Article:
Content warning: This story includes references to racial slurs and discrimination, as well as other sensitive matters.
Editor’s note: This story was originally written in April 2021, after the Western Colorado University (WCU) Board of Trustees conducted a series of listening sessions. In May 2021, then-president Dr. Gregory Salsbury resigned from his position, and later was replaced by Nancy Chisholm, who remains the interim president. This story is being published now to highlight the broad campus issues raised in those listening sessions. Consultants will visit campus this week to further those discussions in their mission to find a new, permanent president.
Last spring, the Board of Trustees (BoT) held a series of listening sessions for alumni, students, faculty and staff, mid-managers, community partners, as well as sessions for faculty and students with “diverse backgrounds.”
Diminished attendance at some sessions was in some attendees’ view a sign of significant fear among non-tenured faculty and staff, as well as a deep exhaustion and disconnect with the Western BoT after years of attempted change has been met with little concrete action.
Coming on the heels of president Salsbury’s Capitol Insurrection email, the introduction and passage of the controversial Strategic Resource Allocation (SRA), and the faculty referendum calling for new leadership, many listening session attendees voiced their collective dissatisfaction with Western’s leadership.
Throughout the sessions, many attendees demanded to know why the 73 percent of faculty who voted to remove President Salsbury were brushed off in an official Board statement which merely “acknowledged” the referendum result.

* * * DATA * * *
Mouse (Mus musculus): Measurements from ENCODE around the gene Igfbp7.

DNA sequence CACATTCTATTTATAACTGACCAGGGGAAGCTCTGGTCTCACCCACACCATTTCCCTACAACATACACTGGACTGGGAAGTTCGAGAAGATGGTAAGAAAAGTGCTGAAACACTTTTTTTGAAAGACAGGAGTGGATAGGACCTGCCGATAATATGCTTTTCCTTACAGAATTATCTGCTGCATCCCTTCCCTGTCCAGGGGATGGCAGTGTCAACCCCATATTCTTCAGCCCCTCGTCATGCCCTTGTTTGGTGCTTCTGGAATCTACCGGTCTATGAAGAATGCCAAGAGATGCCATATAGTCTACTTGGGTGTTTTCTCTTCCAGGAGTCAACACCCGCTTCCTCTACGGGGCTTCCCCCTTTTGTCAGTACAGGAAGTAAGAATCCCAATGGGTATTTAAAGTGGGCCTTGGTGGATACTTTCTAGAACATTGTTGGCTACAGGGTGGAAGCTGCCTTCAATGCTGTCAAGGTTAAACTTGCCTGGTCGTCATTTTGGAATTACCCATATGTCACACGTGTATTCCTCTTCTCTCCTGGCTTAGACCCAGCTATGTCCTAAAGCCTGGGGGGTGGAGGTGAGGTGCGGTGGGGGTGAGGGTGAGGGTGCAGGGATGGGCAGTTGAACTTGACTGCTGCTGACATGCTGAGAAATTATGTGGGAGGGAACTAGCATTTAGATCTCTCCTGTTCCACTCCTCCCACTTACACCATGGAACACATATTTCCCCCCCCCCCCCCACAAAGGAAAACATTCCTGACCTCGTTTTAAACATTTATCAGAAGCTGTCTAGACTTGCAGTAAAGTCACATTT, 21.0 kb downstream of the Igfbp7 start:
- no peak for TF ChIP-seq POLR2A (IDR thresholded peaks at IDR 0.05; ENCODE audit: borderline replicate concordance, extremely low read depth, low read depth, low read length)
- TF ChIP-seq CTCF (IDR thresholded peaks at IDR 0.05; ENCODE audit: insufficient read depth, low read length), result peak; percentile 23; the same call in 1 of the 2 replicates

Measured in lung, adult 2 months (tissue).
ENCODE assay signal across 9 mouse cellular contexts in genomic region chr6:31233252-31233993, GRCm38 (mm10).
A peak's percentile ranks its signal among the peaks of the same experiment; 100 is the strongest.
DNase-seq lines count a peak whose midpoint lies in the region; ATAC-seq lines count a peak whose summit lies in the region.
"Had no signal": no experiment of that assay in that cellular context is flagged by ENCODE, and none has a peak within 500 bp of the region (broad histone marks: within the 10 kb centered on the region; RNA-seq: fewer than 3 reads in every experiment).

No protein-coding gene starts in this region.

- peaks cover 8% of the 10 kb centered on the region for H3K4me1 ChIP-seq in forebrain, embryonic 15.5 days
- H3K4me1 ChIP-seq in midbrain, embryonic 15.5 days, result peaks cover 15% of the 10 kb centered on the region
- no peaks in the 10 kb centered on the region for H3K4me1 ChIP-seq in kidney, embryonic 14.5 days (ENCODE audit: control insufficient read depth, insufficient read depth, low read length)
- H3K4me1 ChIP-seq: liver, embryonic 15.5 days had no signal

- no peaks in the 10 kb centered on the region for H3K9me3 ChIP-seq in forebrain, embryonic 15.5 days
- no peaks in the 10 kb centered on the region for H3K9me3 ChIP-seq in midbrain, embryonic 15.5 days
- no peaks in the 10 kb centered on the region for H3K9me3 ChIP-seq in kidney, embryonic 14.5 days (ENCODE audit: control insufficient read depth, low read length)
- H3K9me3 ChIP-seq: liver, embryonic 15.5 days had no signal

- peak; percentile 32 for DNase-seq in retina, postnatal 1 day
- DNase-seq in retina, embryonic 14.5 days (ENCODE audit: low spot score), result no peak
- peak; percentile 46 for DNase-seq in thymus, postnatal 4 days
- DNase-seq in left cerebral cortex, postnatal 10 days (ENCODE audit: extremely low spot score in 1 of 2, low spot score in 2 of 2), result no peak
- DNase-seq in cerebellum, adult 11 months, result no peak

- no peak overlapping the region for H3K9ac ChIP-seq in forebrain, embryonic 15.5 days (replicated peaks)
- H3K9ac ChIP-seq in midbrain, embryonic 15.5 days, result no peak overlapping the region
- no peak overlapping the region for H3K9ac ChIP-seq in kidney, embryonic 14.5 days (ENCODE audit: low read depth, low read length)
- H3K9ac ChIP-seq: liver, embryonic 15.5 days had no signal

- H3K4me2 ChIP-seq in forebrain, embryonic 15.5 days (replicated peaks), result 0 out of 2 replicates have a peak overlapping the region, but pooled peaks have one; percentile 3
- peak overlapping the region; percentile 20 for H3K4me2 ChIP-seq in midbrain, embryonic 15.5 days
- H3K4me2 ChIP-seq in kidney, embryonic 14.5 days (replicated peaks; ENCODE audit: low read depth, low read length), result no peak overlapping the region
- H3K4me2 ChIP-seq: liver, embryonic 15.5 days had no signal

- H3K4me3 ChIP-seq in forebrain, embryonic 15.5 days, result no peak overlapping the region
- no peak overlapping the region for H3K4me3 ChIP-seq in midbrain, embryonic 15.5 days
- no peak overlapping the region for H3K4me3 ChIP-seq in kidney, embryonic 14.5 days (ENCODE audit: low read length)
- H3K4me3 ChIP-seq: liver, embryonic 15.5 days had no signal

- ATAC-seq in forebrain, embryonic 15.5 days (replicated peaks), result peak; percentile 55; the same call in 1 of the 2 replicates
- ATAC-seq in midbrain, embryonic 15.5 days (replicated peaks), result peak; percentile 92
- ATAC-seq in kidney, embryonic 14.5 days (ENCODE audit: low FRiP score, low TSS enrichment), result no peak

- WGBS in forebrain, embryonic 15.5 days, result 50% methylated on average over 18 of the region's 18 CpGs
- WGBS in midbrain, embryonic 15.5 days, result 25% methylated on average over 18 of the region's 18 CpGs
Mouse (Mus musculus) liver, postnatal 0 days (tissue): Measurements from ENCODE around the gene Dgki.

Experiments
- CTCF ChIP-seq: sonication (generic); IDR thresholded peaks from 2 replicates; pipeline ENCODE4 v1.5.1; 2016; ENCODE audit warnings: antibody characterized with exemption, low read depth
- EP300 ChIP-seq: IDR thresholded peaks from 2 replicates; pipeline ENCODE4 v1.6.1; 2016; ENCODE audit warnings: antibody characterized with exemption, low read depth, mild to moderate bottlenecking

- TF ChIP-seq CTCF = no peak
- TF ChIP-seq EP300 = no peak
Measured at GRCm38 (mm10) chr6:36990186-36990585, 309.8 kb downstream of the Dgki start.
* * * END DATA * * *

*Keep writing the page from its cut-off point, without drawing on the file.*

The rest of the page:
Other issues raised at the sessions included poor transparency and communication from the Board and low student and faculty retention rates traced to a toxic campus environment that many feel originates with administration.
“When we do not hold our leaders accountable, then no one below them, including the student population, will also be expected to be held accountable,” noted Michele Wilk, a former master’s student and Western employee.
Attendees outlined repeated instances of rampant discrimination, harassment, and hate, both on campus and in the community, that has left many students, faculty, and staff feeling unsafe, with little available recourse.
Enrique Rosario, a Western senior, used some of his speaking time to list off slurs that have been directed at Western students, including himself: “Nigger, Black bitch, faggot, queer, beaner, wetback.”
Dr. Salif Mahamane, a professor of psychology and the advisor for the Black Student Alliance (BSA), zeroed in on Board Chair Chris Blees’ comment calling race a “superficial” characteristic of diversity as indicative of the Board’s failure to understand the experiences of many underrepresented groups at Western.
Precious Allen, a Western junior who heads the BSA, asserts that Western tokenizes Black and female students, among others, for marketing purposes, yet offers little to support them when they arrive.
Allen and Dr. Mahamane both recommend the standardization of diverse curriculum models and mandatory training around Justice, Equity, Diversity, and Inclusion (JEDI) to address Western’s pervasive issues around race.
Several students noted that President Salsbury’s April 5th Fox News appearance was described as “standing against the mob”, with the students and faculty criticizing the President for his many perceived injustices comprising the supposed “mob”, in their eyes a perfect encapsulation of the President’s disrespect for students.
Regarding campus strengths, session attendees overwhelmingly asserted that Western’s strong suit is its community of dedicated professors and students who care deeply for learning, for Western and this valley, and for each other.
Potential remedies offered during the sessions ranged from the call to dismiss president Salsbury, to more resources for JEDI initiatives, real voting power for student and faculty trustees, and a clean sweep of top administrators to invoke a fresh, detoxified start.